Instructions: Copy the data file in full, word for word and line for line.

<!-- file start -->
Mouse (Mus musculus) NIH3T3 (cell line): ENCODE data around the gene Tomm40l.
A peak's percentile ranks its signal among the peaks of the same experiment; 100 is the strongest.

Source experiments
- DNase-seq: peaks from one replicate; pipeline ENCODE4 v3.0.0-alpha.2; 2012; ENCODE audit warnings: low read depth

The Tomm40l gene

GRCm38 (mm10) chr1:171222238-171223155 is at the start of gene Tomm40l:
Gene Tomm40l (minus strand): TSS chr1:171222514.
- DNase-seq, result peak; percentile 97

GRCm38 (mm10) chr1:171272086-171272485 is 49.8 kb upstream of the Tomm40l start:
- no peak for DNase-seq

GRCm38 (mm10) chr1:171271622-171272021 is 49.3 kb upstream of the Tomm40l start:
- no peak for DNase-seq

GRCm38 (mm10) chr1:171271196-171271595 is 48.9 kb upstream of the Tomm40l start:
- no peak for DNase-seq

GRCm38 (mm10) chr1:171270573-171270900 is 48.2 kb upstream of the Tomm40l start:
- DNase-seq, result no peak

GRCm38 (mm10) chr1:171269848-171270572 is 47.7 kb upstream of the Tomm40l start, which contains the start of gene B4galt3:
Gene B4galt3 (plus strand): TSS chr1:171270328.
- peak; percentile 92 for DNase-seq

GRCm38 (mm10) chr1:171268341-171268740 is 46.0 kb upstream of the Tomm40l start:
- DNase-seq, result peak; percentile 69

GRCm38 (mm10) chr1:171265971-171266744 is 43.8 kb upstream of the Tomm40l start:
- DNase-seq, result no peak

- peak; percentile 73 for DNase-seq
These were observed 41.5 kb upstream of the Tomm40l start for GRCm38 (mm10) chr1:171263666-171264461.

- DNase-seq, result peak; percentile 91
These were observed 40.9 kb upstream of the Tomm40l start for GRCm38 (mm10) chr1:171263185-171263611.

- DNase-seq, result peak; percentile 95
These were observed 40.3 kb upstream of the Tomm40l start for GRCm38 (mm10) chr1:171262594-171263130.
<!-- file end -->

Mouse (Mus musculus) NIH3T3 (cell line): ENCODE data around the gene Tomm40l.
A peak's percentile ranks its signal among the peaks of the same experiment; 100 is the strongest.

Source experiments
- DNase-seq: peaks from one replicate; pipeline ENCODE4 v3.0.0-alpha.2; 2012; ENCODE audit warnings: low read depth

The Tomm40l gene

GRCm38 (mm10) chr1:171222238-171223155 is at the start of gene Tomm40l:
Gene Tomm40l (minus strand): TSS chr1:171222514.
- DNase-seq, result peak; percentile 97

GRCm38 (mm10) chr1:171272086-171272485 is 49.8 kb upstream of the Tomm40l start:
- no peak for DNase-seq

GRCm38 (mm10) chr1:171271622-171272021 is 49.3 kb upstream of the Tomm40l start:
- no peak for DNase-seq

GRCm38 (mm10) chr1:171271196-171271595 is 48.9 kb upstream of the Tomm40l start:
- no peak for DNase-seq

GRCm38 (mm10) chr1:171270573-171270900 is 48.2 kb upstream of the Tomm40l start:
- DNase-seq, result no peak

GRCm38 (mm10) chr1:171269848-171270572 is 47.7 kb upstream of the Tomm40l start, which contains the start of gene B4galt3:
Gene B4galt3 (plus strand): TSS chr1:171270328.
- peak; percentile 92 for DNase-seq

GRCm38 (mm10) chr1:171268341-171268740 is 46.0 kb upstream of the Tomm40l start:
- DNase-seq, result peak; percentile 69

GRCm38 (mm10) chr1:171265971-171266744 is 43.8 kb upstream of the Tomm40l start:
- DNase-seq, result no peak

- peak; percentile 73 for DNase-seq
These were observed 41.5 kb upstream of the Tomm40l start for GRCm38 (mm10) chr1:171263666-171264461.

- DNase-seq, result peak; percentile 91
These were observed 40.9 kb upstream of the Tomm40l start for GRCm38 (mm10) chr1:171263185-171263611.

- DNase-seq, result peak; percentile 95
These were observed 40.3 kb upstream of the Tomm40l start for GRCm38 (mm10) chr1:171262594-171263130.